Saturday, August 6, 2011

Art Deco stained glass window pattern making

Its not the most exciting part of the process, but preparing the pattern is the most important.  Get this step right and everything after it will fit together well.  At this point, I've already re-designed and re-sized the design which was chosen by my customer.  Then I printed the pattern on multiple sheets and carefully taped them together, matching all seams exactly.  Then I traced the pattern onto taped-together, flattened manila folders using a ballpoint pen and carbon paper. (Click to enlarge any photograph).

I then cut the pattern out using special, double bladed shears which allow a small space between each piece of glass.  This is to allow room for the copper foil which will be applied later.

This window has 290 pieces of glass and will use several types and colors of glass.  Making sure that each individual pattern and glass piece has a unique number is essential.  Keeping pattern pieces organized is equally important.  After I cut each piece of the manila folder pattern, I placed them into envelopes labeled with the color and type of glass. As the glass pieces are cut, I put their individual pattern pieces into another envelope marked "cut", so that I can readily keep track.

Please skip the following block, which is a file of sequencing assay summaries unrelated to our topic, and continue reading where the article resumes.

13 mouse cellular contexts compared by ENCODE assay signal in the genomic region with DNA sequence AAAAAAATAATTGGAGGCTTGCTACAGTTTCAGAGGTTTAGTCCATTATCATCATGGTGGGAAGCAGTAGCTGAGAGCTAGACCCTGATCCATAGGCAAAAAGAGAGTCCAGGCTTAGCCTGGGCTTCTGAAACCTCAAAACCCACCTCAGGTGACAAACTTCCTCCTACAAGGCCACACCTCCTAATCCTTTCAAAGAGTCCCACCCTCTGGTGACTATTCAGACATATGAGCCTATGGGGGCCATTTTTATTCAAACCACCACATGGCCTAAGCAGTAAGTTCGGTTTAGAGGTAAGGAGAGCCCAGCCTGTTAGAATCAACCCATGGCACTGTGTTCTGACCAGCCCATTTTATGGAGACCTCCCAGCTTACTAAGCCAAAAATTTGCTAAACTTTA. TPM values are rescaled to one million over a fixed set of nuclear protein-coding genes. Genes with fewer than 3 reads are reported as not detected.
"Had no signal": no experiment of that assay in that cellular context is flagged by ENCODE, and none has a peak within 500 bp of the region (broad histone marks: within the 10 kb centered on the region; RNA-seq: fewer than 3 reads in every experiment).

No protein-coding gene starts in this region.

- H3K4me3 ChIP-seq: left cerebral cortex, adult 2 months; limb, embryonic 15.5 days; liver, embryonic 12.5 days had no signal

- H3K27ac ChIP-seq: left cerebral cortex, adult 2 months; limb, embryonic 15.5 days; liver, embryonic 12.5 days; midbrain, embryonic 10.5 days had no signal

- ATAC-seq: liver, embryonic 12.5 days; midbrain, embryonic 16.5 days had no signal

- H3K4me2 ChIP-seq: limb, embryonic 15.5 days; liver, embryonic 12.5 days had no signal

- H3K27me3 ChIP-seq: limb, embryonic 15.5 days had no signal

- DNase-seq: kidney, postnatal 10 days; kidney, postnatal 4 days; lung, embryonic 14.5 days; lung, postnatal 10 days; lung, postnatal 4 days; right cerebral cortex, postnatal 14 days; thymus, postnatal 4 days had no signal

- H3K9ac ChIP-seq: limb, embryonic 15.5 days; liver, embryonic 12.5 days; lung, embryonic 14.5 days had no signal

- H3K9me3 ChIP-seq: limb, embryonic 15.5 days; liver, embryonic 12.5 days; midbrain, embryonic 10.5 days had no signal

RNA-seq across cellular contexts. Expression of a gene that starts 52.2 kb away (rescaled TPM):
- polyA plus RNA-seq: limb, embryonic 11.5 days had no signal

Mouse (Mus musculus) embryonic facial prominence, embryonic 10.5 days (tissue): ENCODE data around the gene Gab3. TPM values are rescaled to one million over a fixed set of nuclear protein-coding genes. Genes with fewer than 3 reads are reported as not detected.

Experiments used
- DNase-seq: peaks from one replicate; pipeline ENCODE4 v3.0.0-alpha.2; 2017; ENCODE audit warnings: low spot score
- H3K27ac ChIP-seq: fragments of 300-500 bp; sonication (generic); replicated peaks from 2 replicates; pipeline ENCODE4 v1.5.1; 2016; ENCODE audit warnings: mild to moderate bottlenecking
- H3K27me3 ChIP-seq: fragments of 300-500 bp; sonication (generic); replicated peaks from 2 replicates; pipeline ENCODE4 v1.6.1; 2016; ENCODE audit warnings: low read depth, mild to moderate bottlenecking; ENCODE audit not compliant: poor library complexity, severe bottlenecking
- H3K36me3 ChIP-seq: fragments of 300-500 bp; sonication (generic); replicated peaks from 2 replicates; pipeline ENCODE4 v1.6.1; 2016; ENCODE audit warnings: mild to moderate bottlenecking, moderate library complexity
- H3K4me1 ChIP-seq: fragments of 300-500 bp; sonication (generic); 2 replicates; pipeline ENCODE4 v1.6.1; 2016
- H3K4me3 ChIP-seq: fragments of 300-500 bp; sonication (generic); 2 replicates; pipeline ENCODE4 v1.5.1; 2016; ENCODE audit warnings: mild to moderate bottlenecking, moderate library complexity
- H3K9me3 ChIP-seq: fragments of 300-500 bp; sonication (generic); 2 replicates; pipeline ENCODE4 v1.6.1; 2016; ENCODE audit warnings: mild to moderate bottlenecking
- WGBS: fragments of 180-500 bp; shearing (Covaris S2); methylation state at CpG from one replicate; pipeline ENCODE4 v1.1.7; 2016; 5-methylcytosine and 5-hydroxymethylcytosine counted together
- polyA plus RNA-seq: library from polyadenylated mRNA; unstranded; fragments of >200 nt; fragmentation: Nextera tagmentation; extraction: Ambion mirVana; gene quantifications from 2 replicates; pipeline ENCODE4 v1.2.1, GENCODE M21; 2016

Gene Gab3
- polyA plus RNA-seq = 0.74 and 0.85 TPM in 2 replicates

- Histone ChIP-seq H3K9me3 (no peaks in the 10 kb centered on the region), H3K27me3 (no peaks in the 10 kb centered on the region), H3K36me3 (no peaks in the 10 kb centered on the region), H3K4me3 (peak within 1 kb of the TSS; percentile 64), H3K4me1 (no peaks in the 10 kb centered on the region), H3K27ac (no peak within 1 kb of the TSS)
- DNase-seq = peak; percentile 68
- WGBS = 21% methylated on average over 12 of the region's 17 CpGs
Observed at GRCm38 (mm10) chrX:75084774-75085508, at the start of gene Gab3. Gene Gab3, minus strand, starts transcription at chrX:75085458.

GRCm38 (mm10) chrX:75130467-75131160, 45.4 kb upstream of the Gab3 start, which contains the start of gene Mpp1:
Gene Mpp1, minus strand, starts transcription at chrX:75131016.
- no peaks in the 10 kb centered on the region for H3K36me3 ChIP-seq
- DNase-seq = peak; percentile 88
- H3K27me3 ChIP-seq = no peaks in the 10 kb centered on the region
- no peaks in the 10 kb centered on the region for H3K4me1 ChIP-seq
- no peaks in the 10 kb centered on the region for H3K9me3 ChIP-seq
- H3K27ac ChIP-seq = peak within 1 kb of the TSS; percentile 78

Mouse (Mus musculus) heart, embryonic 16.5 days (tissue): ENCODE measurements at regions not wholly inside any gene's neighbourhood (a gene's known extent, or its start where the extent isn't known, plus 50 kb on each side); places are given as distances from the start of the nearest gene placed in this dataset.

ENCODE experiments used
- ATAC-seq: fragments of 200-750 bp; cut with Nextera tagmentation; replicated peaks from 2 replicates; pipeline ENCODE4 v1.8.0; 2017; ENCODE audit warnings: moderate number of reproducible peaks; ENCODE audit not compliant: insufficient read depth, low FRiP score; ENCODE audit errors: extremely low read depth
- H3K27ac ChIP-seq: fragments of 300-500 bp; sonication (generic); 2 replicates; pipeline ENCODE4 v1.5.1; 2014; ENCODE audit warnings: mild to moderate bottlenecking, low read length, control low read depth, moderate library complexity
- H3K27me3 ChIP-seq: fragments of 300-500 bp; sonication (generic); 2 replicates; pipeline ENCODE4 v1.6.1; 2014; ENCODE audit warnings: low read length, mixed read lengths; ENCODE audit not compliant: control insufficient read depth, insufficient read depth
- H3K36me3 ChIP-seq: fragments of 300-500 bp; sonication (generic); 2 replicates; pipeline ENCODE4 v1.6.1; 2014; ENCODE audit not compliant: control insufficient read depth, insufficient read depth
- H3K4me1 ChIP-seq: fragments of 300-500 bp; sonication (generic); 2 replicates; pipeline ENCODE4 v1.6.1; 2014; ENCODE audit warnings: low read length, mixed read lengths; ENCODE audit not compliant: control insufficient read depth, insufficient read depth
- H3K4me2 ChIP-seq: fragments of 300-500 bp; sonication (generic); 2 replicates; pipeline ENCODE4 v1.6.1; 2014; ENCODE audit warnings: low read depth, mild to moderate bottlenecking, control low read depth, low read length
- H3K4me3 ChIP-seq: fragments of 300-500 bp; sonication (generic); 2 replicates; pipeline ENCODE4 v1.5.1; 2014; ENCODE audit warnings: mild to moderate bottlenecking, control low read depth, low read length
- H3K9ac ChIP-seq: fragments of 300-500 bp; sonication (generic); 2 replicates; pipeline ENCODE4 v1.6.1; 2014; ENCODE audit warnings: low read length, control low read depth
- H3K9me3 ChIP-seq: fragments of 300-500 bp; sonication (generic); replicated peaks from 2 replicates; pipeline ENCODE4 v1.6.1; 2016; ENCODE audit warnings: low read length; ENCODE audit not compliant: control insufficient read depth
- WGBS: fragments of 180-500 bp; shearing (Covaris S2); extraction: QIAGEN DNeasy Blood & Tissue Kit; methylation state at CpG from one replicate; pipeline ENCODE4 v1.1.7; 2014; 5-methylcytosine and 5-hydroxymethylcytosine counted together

Here's a look at the pattern pieces laying on top of the glass, during and after cutting.  I do them production-line style, cutting similar pieces at once.  Shown below is the grape rough rolled glass.  (I mark all darker colors with a silver Sharpie pen).  After each piece is cut, I grind the edges with a grinder.  (My most recent commission, an octagon window, shows this process in more detail).
Here are a few of the clear waterglass pieces, already ground and numbered in black, ready to be placed on the pattern.
Below are some of the pieces laying on the pattern.  Creating a stained glass window is very much like making a glass jigsaw puzzle. Notice that I've added a metal fence or "jig" closely around the perimeter of the pattern.  Its thumb-tacked onto the homasote board. This keeps all the glass within the confines of the pattern and assures that the window will remain "square" when it comes time for framing.  The jig will stay in place until the entire window is tack soldered later.
Here is the window as of this afternoon which shows most of the grape rough rolled and clear waterglass which has been cut.  (The clear is hard to see, click on photo to enlarge .. and not all the grape has been cut yet). I've cut approximately 80 of the 290 pieces of glass so far.  I will continue to cut glass for the next several days and will post another update when it is further along.

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